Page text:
This is from the Economist, on the state of the fight against HIV-AIDS.
The next UN target is that, by 2020, 90% of those infected should have been diagnosed and know their status, 90% of those so diagnosed should be on ARVs, and 90% of those on ARVs should have suppressed viral loads. That is ambitious, but history suggests those in the field will rise to the challenge.
The blue line is testament to George W. Bush’s No. 1 foreign policy success: PEPFAR.
On a different note, this is yet another data point to suggest that Yoweri Museveni has hit the inflection point, and from now on all his machinations to stay in power will wipe out the achievements of his first 20 years in power.
In the 1990s Uganda was typically considered to be one of the success stories in the management of the AIDS epidemic in SSA. However, as is shown below, since the early 2000s Uganda has significantly lagged its regional peers (Kenya and Tanzania) in the fight against HIV/AIDS. New infections are declining in Kenya and Tanzania but increasing in Uganda. HIV prevalence also appears to be increasing in Uganda, while either declining or keeping steady in Tanzania and Kenya. Lastly, of the three countries, the rate of decline in AIDS-related deaths has been slowest in Uganda.
It’s not clear to me why the HIV/AIDS situation has deteriorated in Uganda since the late 1990s relative to its neighbors. After all, the three countries have been receiving cash from PEPFAR since 2004 (which explains the decline in AIDS related mortality in the mid-2000s after the use of ARTs became widespread).
My hunch is that this is a reflection of Yoweri Museveni’s gradual loss of control of the state institutions that he has worked hard to build since 1986. It is also probably related to the manner in which Museveni chose to deal with the advent of competitive politics in Uganda after the end of the no-party “movement” era. His strategy has come to be defined by a willingness to basically buy off anyone and everyone — at the expense of state institutions and specific government agencies.
The OIG auditors identified stock-outs of key medicines, particularly those to treat HIV, in 70% of 50 health facilities visited which could result in treatment disruption for patients. Furthermore, 54% of the health facilities visited had accumulated expired medicines. 68% of facilities reported stock-outs of anti-malaria medicines and test kits and 64% of the facilities reported stock-outs of tuberculosis medicines of between one week and three months.
The OIG concluded that the supply chain system does not effectively distribute and account for medicines financed by the Global Fund. There were reported cases of theft, including 40 cartons of artemisinin-based combination therapies; an unexplained difference of US$21.4 million between recorded and actual stocks at the central warehouse; and a difference of US$1.9 million between commodities received and actually dispensed to patients from January 2014 to June 2015 in eight high-volume facilities visited by the auditors.
Uganda’s post civil war economic recovery may have been impressive (see graph), but it should no longer be something for Museveni to hang his hat on. It is clear that the longer Museveni stays in office, the more he is going to undo his very own achievements in the earlier years of his three-decade rule.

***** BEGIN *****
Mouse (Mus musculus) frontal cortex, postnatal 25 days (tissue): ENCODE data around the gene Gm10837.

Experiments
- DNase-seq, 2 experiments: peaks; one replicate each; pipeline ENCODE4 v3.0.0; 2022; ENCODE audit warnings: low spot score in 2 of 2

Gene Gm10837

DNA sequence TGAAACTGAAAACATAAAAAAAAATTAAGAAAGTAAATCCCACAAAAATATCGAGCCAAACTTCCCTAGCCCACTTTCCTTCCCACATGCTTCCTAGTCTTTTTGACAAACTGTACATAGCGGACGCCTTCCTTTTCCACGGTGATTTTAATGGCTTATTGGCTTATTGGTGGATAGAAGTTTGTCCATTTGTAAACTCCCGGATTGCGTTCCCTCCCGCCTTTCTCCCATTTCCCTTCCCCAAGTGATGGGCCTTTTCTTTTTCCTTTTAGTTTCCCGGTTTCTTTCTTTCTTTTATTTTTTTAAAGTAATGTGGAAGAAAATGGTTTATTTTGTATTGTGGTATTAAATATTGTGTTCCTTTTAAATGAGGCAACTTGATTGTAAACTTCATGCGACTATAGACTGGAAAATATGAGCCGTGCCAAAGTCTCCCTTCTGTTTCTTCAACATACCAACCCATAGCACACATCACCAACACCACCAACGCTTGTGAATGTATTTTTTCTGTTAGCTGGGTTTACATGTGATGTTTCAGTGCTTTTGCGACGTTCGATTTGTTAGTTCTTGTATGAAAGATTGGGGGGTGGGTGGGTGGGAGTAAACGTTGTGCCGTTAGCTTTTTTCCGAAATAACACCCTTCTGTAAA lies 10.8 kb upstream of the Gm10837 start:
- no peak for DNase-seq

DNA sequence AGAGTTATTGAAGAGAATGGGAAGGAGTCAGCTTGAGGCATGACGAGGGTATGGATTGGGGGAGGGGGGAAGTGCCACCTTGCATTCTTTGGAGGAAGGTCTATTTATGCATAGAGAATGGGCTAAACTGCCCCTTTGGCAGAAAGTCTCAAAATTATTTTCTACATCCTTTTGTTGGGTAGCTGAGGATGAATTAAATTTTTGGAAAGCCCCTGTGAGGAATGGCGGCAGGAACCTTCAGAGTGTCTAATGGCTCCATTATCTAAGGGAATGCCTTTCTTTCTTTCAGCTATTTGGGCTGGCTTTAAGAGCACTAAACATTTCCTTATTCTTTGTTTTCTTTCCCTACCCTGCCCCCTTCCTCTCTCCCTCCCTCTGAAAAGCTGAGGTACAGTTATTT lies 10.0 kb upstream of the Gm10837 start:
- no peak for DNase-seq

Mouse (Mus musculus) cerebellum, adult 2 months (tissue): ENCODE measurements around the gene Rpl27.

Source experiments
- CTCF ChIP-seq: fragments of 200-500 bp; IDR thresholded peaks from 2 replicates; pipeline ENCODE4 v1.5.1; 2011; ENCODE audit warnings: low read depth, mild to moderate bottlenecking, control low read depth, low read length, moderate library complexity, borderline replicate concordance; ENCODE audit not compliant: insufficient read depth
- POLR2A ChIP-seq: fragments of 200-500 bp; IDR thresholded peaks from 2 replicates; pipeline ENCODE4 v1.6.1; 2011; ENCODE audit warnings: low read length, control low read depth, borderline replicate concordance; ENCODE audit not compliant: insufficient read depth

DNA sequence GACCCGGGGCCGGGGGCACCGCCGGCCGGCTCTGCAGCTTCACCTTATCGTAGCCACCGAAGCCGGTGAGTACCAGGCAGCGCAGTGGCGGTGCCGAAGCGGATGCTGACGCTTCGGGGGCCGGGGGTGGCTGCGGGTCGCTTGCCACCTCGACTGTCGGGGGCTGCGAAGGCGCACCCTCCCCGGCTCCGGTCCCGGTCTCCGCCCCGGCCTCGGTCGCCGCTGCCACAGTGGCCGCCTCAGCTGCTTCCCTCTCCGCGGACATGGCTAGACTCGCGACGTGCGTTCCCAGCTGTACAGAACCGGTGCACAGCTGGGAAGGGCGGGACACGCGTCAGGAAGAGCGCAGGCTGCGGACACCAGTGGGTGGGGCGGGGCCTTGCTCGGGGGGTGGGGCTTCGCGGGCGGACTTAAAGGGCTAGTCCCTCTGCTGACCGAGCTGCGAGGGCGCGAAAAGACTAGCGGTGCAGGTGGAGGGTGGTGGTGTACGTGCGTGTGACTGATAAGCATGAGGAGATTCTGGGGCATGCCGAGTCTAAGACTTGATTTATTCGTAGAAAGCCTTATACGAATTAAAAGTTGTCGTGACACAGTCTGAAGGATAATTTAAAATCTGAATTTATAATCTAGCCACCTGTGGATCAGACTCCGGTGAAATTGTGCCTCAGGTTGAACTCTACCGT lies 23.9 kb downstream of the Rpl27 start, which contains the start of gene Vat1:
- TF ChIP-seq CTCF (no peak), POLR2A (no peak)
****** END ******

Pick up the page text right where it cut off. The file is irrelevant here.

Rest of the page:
There is more good news in the area of public health. A couple of days ago I posted on the decline of human mortality rates in the tropics. Now the UN agency for HIV/AIDS, UNAIDS, reports that HIV infection rates, especially of the mother-to-child variety, are on a downward trend.
New infections with H.I.V. have dropped by half in the past decade in 25 poor and middle-income countries, many of them in Africa, the continent hardest hit by AIDS, the United Nations said Tuesday.
The greatest success has been in preventing mothers from infecting their babies, but focusing testing and treatment on high-risk groups like gay men, prostitutes and drug addicts has also paid dividends, said Michel Sidibé, the executive director of the agency U.N.AIDS.
Some regions, like Southern Africa and the Caribbean, are doing particularly well, while others, like Eastern Europe, Central Asia and the Middle East, are not. Globally, new infections are down 22 percent from 2001, when there were 3.2 million. Among newborns, they fell 40 percent, to 330,000 from 550,000.
US President Barack Obama is scheduled to visit Accra, Ghana in July of this year. Mr. Obama will hold talks with his Ghanaian host Mr. Atta Mills, the President of Ghana. Accompanying Mr. Obama will be his wife Michelle. This will be the Obama’s first trip to Sub-Saharan Africa since Barack Obama, the son of a Kenyan, was elected president of the United States.
It is my hope that besides the expected fanfare that will greet the Obama’s in Accra there will be a sober discussion of the problems afflicting millions of Sub-Saharan Africans – from poverty, to aids, to conflicts to poor governance. I hope that the US president will be as candid as is diplomatically permissible in telling African leaders to style up and realize that the region will continue to remain the global backwater if they do not stop their kleptocratic ways.
I also hope that the president will talk frankly about US commitment to improving living conditions in Africa by allowing for more free trade between the Continent and America (and please do something about the farm subsidies that are killing Global South farmers, Mr. President). President Obama will also most certainly continue former president Bush’s generosity to Africa in tackling AIDS, TB and Malaria through PEPFAR – although minus Mr. Bush’s crazy (religious??) objection to the use of contraceptives in the fight against HIV/AIDS.